2002 Porsche 996 Carrera Targa

The launch of the 996 generation in 1999 marked one of the most significant changes in 911 history, with the introduction of a water-cooled flat-six engine.

  • Price new/now: £61,000 (2002)/£15,000
  • Engine/power: 3.6 flat-six/316bhp
  • 0-62/Top speed: 5.1-5.6 secs/174-177mph
  • Number produced: 2,693

The launch of the 996 generation in 1999 marked one of the most significant changes in 911 history, with the introduction of a water-cooled flat-six engine. Ever tougher noise and emissions regulations required Porsche to make the switch from air to liquid cooling and, for some, the purity of the 911 line was tainted as a result.

But that didn’t stop Porsche from evolving the 911 further than before. As with its predecessors, the full range of bodystyles was introduced over the following years, with the Targa arriving in 2002 to coincide with a minor facelift. This added revised headlights after some owners had complained about the similarities between the 911 and its Boxster sibling.

As with the 993-generation car, the Targa was based on the Convertible, so the distinctive curve of the rear side windows is replaced by a sharp point, and a sliding glass roof section tucks away under the rear screen when it’s opened. Again, there’s a fabric roller blind to shade the cabin in bright sunshine, but the glass wind deflector is replaced by a more conventional, black pop-up version.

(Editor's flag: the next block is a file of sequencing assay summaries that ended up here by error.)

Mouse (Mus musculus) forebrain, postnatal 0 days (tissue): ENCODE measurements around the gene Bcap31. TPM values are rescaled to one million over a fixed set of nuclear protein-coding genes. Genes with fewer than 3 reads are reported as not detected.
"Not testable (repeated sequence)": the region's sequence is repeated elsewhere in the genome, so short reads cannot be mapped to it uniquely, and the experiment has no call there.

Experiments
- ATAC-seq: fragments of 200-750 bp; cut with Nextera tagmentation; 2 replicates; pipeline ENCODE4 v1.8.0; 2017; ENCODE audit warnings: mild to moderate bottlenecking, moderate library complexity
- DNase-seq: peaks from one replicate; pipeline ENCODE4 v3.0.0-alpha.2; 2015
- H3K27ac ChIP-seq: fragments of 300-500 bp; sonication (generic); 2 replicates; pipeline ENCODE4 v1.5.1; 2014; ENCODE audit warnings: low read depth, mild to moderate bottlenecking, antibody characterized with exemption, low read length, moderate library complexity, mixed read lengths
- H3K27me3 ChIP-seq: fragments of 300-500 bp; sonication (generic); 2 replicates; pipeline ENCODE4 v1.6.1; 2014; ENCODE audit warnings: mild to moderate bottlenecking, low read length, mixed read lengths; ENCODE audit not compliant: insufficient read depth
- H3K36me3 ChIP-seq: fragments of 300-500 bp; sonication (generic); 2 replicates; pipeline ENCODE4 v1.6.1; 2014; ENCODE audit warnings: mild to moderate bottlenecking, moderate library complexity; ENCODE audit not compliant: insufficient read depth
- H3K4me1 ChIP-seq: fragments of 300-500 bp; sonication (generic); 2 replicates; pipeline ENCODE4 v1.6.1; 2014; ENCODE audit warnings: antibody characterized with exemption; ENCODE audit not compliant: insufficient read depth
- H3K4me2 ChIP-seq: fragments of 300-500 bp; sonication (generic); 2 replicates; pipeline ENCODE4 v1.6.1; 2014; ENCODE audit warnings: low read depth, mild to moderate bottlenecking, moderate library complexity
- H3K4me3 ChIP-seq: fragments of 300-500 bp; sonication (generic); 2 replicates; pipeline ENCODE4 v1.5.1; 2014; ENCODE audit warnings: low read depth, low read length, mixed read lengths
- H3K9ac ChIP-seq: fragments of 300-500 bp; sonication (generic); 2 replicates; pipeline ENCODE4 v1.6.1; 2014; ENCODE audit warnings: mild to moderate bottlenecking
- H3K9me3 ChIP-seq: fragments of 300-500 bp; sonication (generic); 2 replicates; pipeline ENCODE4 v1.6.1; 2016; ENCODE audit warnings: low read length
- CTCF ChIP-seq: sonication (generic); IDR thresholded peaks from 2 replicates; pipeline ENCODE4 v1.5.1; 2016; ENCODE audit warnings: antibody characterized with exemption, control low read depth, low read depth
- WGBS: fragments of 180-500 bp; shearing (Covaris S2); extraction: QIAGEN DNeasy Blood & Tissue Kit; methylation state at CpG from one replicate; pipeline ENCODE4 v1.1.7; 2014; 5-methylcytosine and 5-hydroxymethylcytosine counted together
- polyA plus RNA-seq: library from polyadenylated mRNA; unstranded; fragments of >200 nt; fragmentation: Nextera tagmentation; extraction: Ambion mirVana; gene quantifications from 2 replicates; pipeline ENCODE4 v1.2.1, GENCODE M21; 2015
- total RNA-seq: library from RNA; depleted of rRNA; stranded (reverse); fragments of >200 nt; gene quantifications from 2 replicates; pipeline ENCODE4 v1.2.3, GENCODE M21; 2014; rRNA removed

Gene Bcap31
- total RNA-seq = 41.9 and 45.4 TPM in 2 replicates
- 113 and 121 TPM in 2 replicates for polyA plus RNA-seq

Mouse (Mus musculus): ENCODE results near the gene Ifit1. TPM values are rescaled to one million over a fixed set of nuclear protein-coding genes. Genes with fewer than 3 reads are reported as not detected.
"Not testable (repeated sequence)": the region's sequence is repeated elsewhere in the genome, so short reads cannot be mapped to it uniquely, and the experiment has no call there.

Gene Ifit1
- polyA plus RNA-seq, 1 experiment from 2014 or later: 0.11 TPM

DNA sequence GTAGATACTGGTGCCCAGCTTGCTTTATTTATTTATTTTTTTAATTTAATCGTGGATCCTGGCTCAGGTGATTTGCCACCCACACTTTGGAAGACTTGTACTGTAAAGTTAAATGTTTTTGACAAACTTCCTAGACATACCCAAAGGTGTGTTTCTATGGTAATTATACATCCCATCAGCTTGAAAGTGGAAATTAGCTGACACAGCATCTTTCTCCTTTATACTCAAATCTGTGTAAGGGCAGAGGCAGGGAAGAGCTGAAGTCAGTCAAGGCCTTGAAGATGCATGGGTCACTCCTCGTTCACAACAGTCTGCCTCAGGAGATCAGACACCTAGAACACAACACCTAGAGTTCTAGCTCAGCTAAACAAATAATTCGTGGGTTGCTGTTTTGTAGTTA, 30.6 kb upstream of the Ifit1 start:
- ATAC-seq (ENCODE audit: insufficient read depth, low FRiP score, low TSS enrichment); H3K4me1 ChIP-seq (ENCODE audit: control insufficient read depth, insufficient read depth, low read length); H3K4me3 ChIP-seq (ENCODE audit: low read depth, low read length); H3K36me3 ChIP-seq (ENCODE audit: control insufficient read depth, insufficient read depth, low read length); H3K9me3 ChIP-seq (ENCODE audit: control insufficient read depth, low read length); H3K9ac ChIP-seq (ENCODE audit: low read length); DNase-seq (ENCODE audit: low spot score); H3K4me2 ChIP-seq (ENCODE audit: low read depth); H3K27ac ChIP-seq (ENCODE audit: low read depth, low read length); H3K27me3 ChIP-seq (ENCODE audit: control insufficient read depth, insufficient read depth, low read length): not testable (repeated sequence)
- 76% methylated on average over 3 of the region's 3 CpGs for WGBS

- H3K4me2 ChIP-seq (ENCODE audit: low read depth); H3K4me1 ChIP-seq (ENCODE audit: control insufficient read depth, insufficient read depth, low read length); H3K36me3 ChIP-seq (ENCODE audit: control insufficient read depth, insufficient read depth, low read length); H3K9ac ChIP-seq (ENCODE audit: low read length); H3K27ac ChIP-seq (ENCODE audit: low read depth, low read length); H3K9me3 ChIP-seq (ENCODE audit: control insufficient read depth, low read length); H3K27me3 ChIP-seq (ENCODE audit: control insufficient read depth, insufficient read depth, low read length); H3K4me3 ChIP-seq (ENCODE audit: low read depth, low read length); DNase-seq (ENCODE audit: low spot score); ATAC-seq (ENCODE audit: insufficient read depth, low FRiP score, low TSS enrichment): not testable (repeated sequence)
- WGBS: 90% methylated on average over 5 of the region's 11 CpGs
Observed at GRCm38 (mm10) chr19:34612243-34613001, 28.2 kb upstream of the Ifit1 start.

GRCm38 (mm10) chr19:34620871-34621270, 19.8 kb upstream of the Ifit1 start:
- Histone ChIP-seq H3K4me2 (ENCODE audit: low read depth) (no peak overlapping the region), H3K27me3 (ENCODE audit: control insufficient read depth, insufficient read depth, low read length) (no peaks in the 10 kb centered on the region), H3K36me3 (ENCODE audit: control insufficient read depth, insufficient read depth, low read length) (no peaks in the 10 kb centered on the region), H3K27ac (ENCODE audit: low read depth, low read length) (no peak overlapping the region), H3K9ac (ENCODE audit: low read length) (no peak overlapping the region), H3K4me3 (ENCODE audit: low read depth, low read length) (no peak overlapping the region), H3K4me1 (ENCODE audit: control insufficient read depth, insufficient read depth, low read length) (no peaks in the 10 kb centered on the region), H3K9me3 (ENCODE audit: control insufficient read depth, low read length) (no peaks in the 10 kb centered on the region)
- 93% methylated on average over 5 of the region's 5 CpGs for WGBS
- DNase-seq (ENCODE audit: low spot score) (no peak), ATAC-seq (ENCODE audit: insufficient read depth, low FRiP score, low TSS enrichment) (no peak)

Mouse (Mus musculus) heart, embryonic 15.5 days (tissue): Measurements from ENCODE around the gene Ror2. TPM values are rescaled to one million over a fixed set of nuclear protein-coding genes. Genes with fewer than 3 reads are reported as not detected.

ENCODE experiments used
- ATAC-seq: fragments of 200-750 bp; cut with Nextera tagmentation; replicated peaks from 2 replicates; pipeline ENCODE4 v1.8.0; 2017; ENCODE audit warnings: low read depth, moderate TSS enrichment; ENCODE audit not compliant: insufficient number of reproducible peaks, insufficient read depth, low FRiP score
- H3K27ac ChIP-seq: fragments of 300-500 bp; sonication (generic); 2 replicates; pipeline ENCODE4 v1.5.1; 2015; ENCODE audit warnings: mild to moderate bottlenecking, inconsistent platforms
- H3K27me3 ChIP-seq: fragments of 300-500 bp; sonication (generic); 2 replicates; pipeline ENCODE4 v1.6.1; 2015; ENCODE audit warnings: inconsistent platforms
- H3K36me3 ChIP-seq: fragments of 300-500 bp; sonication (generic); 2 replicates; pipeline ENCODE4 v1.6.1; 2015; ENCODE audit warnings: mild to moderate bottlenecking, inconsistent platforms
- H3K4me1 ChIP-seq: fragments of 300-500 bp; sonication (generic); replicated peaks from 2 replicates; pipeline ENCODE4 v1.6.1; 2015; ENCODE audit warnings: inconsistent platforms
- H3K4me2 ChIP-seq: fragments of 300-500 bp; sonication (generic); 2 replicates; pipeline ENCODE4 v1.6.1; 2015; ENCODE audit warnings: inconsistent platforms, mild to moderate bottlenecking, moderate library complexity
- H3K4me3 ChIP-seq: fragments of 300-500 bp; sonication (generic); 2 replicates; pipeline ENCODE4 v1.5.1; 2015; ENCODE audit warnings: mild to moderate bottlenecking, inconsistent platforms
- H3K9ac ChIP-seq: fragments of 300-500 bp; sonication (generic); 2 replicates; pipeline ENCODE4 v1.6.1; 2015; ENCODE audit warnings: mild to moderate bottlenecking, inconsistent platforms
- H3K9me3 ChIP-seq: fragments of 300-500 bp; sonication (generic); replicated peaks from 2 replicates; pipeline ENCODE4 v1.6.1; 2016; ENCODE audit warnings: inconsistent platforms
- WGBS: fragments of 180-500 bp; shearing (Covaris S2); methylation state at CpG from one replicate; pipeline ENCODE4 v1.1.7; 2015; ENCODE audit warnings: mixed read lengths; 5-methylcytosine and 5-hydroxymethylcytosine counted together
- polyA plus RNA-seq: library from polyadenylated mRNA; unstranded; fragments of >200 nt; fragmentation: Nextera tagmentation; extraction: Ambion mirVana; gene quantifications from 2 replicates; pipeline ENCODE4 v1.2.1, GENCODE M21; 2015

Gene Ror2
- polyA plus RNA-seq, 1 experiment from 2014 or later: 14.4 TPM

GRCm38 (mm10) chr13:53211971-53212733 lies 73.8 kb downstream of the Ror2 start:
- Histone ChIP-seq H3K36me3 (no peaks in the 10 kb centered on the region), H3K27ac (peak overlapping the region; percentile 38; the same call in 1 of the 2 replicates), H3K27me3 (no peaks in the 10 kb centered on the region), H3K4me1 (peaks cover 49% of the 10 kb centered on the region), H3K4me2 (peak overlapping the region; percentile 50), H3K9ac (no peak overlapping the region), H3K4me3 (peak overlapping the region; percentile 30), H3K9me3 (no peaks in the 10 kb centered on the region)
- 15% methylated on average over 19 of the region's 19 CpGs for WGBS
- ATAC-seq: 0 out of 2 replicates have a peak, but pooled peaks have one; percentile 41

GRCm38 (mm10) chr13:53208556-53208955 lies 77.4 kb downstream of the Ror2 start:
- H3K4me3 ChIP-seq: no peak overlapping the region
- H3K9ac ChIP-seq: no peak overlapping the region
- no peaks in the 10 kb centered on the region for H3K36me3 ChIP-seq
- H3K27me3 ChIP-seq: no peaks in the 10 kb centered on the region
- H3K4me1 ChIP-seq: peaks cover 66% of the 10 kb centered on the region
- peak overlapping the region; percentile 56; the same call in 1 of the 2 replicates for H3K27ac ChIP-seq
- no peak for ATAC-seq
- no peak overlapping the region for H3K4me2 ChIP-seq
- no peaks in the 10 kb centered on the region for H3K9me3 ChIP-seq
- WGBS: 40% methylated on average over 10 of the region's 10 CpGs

You could hardly call the 911 practical, but later models do have a decent-sized front boot, and another neat feature boosted the 996 Targa’s versatility – leave the glass roof closed, and you can open the rear window like a glass tailgate at the push of a button. Fold the back seats down, and there’s a handy-sized load area that will accommodate more than the average weekly shop – you could even throw in a couple of sets of golf clubs.

At the moment, the 996 is a bit of an unloved 911. While values of air-cooled 993s are rising, this generation is at the bottom of its depreciation cycle, thanks to the lack of enthusiasm for water cooling and some questions over its reliability. But the Targa version has an element of rarity on its side, so it could be a decent investment for the future.

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